Blake was an extreme individualist and, as such, determinedly at odds with almost all forms of organized religion.  This can be seen clearly in his illustrations of Dante's Divine Comedy.  For example, Francesca da Rimini and her lover Paolo are shown embracing in the light of the sun rather than suffering in hell as Dante depicted them.  Blake's outspoken views on religion and personal freedom put him in danger of imprisonment during the time of the French Revolution when the English government under William Pitt clamped down on any form of expression that might conceivably be considered seditious.  Print shops were especially singled out as sources of objectionable material.  Blake had already in 1780 taken part in a mob attack on Newgate Prison.  In 1803 he was accused by a soldier of assault and of having cursed the king.  He was eventually exonerated at trial.

The real draw of this book, published by Abrams, is the excellent quality of the reproductions.  No matter what one may think of Blake, there is no denying the compelling quality of his artwork.  Perhaps because he stood so far outside the margins of his own era, his work speaks more directly to the modern sensibility than most of that produced in the early nineteenth century.  The visionary aspect is so imaginative that his illustrations at times appear to belong to the realm of science fiction (e.g., "The Great Red Dragon and the Woman Clothed with the Sun").  At the same time, they possess a deep psychological penetration and occasionally operate on an almost existential level.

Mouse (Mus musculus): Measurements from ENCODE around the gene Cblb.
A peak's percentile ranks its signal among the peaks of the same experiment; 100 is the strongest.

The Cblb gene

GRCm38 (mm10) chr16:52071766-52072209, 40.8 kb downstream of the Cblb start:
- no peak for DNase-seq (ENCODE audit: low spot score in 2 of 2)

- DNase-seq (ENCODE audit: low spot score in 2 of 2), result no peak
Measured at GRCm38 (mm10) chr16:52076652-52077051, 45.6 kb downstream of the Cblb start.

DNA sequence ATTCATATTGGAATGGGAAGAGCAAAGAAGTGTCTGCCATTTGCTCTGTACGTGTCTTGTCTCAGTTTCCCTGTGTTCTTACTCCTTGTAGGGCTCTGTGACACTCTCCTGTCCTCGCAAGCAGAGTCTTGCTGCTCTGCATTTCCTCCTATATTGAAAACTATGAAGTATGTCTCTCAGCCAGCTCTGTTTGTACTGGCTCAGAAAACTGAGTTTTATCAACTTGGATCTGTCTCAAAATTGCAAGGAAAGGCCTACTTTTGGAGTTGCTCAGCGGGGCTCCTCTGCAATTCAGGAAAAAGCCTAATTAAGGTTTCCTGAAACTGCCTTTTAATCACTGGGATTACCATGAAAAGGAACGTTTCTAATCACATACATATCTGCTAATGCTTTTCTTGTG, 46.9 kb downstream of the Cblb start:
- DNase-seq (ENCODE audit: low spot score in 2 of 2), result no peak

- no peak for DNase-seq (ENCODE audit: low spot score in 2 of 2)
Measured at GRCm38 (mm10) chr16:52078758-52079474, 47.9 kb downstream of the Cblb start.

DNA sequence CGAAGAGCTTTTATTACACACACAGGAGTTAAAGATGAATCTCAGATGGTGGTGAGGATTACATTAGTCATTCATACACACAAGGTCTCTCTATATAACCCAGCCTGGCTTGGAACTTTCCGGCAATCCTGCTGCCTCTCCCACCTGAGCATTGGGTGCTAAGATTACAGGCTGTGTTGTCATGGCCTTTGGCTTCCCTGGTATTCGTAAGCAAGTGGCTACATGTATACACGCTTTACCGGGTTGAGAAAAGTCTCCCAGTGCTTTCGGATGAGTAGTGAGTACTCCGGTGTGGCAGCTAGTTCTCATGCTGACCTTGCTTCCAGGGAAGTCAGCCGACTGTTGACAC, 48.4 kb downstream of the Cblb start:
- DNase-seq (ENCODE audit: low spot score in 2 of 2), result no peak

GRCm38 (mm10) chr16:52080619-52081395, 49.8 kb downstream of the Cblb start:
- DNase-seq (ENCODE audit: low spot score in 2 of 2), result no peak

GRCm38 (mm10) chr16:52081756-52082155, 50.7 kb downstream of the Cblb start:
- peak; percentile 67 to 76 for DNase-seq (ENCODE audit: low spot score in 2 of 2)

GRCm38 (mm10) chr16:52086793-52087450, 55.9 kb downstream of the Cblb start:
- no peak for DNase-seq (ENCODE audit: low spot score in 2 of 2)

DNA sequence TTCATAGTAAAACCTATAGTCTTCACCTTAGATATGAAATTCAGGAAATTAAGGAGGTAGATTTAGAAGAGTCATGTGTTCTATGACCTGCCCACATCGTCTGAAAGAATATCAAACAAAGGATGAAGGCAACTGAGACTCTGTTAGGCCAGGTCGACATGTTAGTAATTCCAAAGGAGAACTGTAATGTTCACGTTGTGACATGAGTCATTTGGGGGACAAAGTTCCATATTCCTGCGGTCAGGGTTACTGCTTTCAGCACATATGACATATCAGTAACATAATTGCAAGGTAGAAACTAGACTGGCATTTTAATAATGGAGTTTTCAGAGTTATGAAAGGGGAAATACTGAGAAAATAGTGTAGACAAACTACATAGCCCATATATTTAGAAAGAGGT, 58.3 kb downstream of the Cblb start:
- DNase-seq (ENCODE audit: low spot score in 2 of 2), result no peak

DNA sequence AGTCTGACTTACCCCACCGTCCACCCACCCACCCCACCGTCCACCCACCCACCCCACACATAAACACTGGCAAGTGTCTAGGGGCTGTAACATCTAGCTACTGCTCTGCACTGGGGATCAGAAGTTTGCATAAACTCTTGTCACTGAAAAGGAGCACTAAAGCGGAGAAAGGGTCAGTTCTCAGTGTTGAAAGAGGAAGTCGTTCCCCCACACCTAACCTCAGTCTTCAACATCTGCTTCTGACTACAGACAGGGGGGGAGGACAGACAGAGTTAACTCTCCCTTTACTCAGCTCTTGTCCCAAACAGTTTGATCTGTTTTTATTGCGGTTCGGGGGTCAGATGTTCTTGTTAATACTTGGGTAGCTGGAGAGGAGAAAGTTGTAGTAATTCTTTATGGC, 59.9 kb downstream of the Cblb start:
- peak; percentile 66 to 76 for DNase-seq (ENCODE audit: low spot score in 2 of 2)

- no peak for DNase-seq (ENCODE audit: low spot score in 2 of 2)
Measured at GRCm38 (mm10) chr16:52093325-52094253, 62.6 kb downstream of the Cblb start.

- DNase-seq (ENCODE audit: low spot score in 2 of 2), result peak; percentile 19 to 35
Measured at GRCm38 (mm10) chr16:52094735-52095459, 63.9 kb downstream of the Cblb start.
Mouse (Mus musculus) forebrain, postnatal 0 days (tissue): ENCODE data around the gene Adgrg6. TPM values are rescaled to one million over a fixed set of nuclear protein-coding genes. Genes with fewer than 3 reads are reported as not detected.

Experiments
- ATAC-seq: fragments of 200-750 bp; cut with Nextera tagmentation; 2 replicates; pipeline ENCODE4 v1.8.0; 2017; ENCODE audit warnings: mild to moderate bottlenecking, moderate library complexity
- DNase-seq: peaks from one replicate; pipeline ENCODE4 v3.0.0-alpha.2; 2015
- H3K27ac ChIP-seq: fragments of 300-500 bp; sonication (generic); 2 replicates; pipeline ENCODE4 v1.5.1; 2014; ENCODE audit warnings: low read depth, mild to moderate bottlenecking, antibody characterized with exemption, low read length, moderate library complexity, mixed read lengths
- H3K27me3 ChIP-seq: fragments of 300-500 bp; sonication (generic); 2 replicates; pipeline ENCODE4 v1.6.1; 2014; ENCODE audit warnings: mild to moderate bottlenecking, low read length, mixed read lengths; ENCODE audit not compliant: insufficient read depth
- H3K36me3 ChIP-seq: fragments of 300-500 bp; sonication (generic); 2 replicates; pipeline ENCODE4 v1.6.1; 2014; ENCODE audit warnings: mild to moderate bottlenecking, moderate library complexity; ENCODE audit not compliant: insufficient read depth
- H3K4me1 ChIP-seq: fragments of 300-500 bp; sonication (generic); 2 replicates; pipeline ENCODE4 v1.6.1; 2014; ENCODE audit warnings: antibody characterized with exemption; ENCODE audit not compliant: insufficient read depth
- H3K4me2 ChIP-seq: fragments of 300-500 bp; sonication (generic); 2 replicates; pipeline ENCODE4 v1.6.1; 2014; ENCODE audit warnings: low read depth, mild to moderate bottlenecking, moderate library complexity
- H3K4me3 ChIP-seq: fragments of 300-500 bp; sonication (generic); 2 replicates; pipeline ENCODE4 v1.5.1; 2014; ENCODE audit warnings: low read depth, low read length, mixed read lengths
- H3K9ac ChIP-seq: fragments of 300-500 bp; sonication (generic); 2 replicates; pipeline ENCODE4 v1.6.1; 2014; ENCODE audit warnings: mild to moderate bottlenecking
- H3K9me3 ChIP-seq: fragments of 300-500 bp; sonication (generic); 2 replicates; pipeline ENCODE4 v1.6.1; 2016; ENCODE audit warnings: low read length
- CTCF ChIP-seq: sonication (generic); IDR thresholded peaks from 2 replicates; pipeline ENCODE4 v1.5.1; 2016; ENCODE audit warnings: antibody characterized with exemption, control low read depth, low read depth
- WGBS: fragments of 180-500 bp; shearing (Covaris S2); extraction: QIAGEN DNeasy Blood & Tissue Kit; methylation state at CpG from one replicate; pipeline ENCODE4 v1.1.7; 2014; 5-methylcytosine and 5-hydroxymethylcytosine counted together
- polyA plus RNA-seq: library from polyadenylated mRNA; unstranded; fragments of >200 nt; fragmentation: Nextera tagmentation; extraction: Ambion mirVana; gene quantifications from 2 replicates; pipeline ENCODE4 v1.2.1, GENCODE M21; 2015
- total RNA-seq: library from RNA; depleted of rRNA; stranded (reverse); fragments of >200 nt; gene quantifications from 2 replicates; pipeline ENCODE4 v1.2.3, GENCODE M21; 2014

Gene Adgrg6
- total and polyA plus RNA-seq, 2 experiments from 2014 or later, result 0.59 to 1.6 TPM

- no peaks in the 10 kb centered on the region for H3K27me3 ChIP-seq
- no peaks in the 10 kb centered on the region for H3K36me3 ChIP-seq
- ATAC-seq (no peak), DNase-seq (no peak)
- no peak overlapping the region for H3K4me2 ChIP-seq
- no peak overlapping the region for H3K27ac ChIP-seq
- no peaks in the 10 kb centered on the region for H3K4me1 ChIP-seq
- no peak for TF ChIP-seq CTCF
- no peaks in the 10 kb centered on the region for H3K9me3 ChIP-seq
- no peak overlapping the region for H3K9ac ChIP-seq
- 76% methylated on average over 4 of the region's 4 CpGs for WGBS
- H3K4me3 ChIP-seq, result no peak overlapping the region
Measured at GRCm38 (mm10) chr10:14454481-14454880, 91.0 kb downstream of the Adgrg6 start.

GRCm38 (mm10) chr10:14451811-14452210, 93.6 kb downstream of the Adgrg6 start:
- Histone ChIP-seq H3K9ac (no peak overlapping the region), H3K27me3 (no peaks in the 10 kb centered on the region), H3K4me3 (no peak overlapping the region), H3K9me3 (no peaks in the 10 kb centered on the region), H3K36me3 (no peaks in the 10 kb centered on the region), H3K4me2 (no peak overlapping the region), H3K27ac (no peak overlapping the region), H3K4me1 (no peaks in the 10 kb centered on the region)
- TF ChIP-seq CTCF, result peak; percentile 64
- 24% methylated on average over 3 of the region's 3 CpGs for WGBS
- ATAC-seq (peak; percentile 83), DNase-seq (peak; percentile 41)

One curious feature of the book is that, although descriptions of all the works shown in the exhibit are included, many of the artworks themselves are not.  No explanation is given for their absence.  The Foreword mentions that the show was reduced in size when it traveled from the Tate to the Metropolitan Museum and perhaps the missing illustrations are those that were not included in the New York show.

Monday, March 20, 2017

Juilliard Faculty Recital: Dvořák Piano Trios

Yesterday afternoon I walked down to Juilliard to hear a faculty recital at Morse Hall that featured Laurie Smukler, violin, Joel Krosnick, cello, and guest artist Ieva Jokubaviciute, piano, in a performance of two Dvořák piano trios.